Federal Court of Australia
Kaur v Minister for Immigration and Border Protection  FCA 1677
SHABAD SINGH (and another named in the Schedule)
ADMINISTRATIVE APPEALS TRIBUNAL
DATE OF ORDER:
THE COURT ORDERS THAT:
1. The appeal be dismissed.
2. The appellants pay the first respondent’s costs, such costs to be taxed in default of agreement.
(Revised from transcript)
1 The appellants have appealed a decision of the Federal Circuit Court of Australia (FCC) dismissing their application for judicial review of a decision made by the Administrative Appeals Tribunal (Tribunal) which affirmed a decision of a delegate of the first respondent not to grant the first appellant a Skilled (Provisional) (Class VC) visa. Only one ground of review was pursued by the appellants before the FCC, namely that:
The Tribunal failed to act on correct principle, correctly applied, in that it wrongly thought it had no power to conduct a hearing whatsoever of any kind.
2 The ground took issue with  of the Tribunal’s decision. At , the Tribunal stated:
On 14 March 2017 the Tribunal issued a further invitation pursuant to s.359A. The relevant parts of the invitation are set out below. The invitation included particulars of information that were not included in the invitation issued by the MRT in June 2014. The deadline for the applicants to comment or respond was 28 March 2017. The invitation included a warning that if the Tribunal did not receive the applicants’ comments or response by the deadline the applicants would lose any entitlement they might otherwise have to appear before the Tribunal to give evidence and present arguments. There was no response to the s.359A invitation dated 14 March. In the circumstances, s.359C applies and pursuant to s.360(3) the applicants are not entitled to appear before the Tribunal. The Tribunal has no power to permit them to appear: see Hasran v MIAC  FCAFC 40. See also SZHKA v MIAC; SXGOD v MIAC  FCAFC 138 in which cases the Court considered the Tribunal’s general obligations when a matter is remitted.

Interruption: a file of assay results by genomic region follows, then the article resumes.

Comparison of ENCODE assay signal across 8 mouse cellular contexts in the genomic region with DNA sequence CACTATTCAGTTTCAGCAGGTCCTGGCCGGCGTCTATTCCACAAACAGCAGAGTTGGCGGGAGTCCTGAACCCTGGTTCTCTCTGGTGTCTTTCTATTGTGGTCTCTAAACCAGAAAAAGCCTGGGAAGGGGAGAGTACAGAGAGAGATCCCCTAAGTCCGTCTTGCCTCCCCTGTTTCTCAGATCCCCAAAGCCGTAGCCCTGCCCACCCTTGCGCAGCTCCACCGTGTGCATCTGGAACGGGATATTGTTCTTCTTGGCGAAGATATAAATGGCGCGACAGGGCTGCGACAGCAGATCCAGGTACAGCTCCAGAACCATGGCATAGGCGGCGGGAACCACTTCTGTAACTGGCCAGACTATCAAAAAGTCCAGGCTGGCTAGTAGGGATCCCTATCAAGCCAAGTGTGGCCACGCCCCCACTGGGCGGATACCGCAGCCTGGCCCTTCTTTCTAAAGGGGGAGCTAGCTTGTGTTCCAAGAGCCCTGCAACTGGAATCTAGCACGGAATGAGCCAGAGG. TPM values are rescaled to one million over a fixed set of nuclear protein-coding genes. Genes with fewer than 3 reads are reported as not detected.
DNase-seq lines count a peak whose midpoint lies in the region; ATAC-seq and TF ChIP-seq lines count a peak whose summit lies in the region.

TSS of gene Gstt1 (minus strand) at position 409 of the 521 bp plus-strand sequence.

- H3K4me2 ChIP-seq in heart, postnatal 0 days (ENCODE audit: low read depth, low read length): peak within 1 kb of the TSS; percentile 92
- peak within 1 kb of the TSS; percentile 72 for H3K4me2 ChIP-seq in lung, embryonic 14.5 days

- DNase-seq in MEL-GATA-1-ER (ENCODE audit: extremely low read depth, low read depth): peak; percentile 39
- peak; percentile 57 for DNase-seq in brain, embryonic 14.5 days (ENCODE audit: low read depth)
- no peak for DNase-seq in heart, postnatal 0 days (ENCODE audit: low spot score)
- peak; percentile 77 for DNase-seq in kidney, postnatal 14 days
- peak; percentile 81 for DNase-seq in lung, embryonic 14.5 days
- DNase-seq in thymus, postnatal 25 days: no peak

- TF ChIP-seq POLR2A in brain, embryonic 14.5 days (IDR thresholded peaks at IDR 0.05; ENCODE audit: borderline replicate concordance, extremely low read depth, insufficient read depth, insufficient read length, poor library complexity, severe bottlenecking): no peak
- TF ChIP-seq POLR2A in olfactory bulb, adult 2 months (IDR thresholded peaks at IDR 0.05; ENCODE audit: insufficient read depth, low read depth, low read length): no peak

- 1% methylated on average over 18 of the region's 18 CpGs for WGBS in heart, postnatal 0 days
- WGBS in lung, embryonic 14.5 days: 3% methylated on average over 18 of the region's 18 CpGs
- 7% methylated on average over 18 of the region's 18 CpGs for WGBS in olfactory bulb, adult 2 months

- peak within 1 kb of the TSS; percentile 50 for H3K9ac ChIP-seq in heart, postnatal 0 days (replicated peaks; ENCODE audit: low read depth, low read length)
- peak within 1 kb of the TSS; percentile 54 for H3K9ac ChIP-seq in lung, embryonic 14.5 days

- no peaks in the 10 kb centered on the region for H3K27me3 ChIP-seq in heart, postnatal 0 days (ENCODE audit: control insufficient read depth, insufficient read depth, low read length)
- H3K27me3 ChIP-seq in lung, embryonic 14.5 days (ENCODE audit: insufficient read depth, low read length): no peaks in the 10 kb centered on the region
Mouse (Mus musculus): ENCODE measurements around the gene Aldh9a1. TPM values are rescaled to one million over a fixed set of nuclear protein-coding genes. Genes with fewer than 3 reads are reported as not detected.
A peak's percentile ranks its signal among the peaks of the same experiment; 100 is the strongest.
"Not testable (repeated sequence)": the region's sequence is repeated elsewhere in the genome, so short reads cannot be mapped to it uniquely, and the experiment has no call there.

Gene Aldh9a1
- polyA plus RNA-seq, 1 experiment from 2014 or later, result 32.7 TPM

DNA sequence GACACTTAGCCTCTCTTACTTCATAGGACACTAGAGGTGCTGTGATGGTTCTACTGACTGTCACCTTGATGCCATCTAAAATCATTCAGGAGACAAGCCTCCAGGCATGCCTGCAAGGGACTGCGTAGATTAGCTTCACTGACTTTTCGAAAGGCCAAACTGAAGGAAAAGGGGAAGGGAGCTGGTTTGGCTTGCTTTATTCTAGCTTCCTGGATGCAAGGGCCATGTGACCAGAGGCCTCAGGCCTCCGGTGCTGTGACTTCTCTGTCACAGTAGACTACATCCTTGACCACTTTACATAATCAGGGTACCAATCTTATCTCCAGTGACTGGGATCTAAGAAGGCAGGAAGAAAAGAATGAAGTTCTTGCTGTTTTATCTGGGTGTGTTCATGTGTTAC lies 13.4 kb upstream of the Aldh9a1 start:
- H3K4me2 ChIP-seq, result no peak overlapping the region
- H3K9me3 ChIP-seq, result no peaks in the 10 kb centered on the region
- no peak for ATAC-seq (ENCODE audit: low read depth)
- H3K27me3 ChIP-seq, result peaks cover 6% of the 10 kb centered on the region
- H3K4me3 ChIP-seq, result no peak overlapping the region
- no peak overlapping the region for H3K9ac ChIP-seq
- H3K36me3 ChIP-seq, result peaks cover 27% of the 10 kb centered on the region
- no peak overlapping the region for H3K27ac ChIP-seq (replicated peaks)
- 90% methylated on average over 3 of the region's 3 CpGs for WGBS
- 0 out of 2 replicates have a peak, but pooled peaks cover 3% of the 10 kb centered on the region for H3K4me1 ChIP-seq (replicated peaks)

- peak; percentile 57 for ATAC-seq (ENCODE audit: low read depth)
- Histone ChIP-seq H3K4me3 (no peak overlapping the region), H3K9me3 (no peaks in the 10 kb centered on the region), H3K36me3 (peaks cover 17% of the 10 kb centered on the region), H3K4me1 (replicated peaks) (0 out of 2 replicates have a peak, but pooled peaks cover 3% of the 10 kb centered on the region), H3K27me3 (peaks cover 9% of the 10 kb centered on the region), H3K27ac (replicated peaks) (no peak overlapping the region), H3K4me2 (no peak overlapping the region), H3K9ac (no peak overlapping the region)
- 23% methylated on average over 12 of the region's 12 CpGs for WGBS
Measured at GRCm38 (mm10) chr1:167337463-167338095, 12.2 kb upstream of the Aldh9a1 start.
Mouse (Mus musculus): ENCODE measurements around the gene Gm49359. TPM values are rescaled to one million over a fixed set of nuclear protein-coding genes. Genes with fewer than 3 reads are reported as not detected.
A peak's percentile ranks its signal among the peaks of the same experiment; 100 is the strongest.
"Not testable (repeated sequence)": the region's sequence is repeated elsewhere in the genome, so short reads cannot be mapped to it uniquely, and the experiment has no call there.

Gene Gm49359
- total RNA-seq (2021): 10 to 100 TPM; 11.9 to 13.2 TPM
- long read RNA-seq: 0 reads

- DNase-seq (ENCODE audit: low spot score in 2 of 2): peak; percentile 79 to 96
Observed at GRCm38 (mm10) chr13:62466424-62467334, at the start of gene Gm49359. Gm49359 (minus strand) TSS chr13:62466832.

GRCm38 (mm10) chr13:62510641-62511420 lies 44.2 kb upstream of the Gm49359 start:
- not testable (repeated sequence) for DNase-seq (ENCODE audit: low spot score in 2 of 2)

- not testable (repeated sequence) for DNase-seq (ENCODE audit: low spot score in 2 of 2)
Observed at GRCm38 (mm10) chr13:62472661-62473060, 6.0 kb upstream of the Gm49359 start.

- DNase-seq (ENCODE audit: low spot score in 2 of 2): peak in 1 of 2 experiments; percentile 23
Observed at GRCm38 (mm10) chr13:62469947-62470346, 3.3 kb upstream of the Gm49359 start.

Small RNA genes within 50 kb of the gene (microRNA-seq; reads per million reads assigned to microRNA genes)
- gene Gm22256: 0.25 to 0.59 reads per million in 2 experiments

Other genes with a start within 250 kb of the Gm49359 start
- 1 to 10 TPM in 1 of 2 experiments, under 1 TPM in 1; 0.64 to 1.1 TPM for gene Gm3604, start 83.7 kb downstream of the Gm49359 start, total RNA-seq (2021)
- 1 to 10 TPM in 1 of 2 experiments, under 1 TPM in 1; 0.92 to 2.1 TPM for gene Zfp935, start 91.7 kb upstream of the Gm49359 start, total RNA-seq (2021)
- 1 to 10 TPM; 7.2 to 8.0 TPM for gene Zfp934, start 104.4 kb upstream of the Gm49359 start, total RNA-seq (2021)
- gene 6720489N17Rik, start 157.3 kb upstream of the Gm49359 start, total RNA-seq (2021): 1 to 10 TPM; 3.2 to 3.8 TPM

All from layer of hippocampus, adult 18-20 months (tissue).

3 Paragraphs 6 and 7 of the FCC decision record as follows:
The Applicants’ submission, in summary, is that the Tribunal fell into jurisdictional error for the following reasons:
a) the Tribunal found at paragraph  of the Decision that the Tribunal ‘has no power to permit [the Applicants] to appear’;
b) the finding above is wrong. The Tribunal did have the power to invite the Applicants to appear under section 363(3)(a) of the Migration Act 1958 (‘Act’). This is so because the ability to exercise the power under section 363(3)(a) of the Act is permitted by the exception contained within section 363A of the Act;
c) the power under section 363(3)(a) of the Act is available to be exercised irrespective of whether the Tribunal conducts a hearing as contemplated by section 360 of the Act;
d) the Tribunal’s misunderstanding of its powers had the consequence that the Applicants were denied a material opportunity to present their case before the Tribunal.
In advancing the submission above, the Applicants accepted that:
a) section 359C of the Act was engaged in this matter;
b) the Applicants were invited to provide information to the Tribunal under section 359A of the Act;
c) the Applicants did not provide information or a response within the required time period;
d) the Applicants lost the right to the hearing, contemplated under section 360 of the Act.
4 The FCC concluded that the Tribunal was correct to hold that the appellants were not entitled to appear before the Tribunal by force of s 360 of the Migration Act 1958 (Cth) (the Act). On appeal, counsel for the appellants accepts that the effect of s 360 of the Act is that the appellants were not entitled to appear before the Tribunal at a hearing under s 360(1). However, it was contended that the Tribunal did have the power, nonetheless, to take evidence on oath or affirmation from the appellants under s 363(1)(a) of the Act or to summon the appellants to appear before the Tribunal to give evidence pursuant to the exercise of its powers under s 363(3)(a) of the Act. It was argued that the Tribunal therefore fell into legal error in holding that it did not have the power to permit the appellants either to give evidence or to appear before the Tribunal. For the reasons that follow the FCC was correct to hold that the Tribunal did not err in so holding.